The article doesn't even mention the low-res 1080p display of that mid-range model. Moving less pixels than the Retina display of MBP it can barely compete despite the boost from the discrete GeForce MX150. The Macbook Pro moves twice as much pixels as that gamers' machine:  compare 2560x1600 to 1920x1080. And it does that without the boost from a discrete GPU. 
    I'm not sure what you mean by "barely compete", the graphics tests are all running at the same resolution. The native display resolution doesn't change that.

    The NVIDIA GPU with CUDA is also useful for compute workloads, something none of these benchmarks highlight.
    The native display resolution DOES change the performance in real world usage. Yet the MBP performs better than the Razer considering that it doesn't have the discrete GPU.  31075 OpenCL without the discrete GPU versus 47516 with GeForce MX150 means that MBP performs even better.

    That must be a new trend, comparing a machine with discrete GPU to a machine without one...

    And whatever benchmarks say, the inclusion of a discrete GPU affects the thermal balance and battery life, all other specs being equal. And those are not equal in that comparison, there is a huge difference in display resolutions.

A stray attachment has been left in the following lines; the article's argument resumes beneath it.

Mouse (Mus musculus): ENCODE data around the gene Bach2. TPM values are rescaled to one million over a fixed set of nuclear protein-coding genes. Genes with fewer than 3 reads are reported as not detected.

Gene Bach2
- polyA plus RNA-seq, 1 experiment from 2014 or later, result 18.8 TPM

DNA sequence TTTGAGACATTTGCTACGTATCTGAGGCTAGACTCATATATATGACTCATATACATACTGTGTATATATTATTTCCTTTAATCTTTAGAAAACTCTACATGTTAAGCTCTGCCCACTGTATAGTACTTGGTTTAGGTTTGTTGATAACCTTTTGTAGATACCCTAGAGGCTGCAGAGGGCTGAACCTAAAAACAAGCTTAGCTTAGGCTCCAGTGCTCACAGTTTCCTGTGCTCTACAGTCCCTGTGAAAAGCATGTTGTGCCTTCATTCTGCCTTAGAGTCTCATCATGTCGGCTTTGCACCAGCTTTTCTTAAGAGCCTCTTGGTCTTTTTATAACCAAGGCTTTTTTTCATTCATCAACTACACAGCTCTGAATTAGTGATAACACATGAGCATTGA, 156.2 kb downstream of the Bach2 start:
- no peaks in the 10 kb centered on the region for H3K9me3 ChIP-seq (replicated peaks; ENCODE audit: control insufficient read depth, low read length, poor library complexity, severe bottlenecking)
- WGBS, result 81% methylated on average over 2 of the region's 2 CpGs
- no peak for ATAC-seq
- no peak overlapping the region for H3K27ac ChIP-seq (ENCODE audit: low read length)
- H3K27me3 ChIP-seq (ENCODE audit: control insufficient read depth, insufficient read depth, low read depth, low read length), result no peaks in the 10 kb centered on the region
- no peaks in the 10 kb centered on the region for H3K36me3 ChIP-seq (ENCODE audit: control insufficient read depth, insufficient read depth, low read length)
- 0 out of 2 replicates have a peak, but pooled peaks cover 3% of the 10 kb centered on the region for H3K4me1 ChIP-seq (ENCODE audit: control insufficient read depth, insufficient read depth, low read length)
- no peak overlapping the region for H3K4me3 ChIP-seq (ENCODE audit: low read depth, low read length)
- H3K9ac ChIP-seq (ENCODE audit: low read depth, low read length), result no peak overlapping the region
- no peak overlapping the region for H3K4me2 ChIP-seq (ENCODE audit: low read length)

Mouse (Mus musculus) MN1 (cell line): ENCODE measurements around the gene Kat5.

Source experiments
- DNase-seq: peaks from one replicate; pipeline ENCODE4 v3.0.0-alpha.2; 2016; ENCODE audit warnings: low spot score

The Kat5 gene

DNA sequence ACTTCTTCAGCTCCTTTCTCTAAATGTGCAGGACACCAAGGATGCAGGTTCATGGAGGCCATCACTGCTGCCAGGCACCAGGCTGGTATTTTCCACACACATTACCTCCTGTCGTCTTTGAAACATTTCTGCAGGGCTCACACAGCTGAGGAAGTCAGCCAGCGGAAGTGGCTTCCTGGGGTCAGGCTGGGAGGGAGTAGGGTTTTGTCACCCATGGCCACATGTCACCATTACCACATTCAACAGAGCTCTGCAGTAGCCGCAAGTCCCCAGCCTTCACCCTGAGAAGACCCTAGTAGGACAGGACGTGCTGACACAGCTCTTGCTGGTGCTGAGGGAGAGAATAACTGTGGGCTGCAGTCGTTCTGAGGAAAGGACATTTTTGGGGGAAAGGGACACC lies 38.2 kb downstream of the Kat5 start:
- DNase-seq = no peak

You have absolutely no idea what you're talking about.

    Real world applications have no problem scaling to a defined resolution regardless of the native resolution. 

    An OpenCL benchmark doesn't care what the resolution is. The workload is still the same on both machines.

    And again, another compute benchmark that doesn't include CUDA, a major plus of having an NVIDA GPU.
    williamlondonelijahg
  • Reply 80 of 105
    KITA said:
    KITA said:
    macplusplus said:  Because that "staff" know how they will be ridiculed if they put the battery benchmark in the article. The battery life is most probably two hours or so, because a gaming laptop is expected to be used mostly plugged in. That one is a laptop for teens, who want it to carry their games alongside when hanging out with friends. Teens like that brand's flashy keyboards and mice too.
    Right on the money: it's specifically intended for gaming, so it isn't really a very good comparison to begin with. For example, how many people working in a typical corporate office that use PCs are going to be given a Razer Blade Stealth as their working laptop? I doubt that ever happens. They would get a PC model that was specifically intended for use as a working PC, not a gaming PC.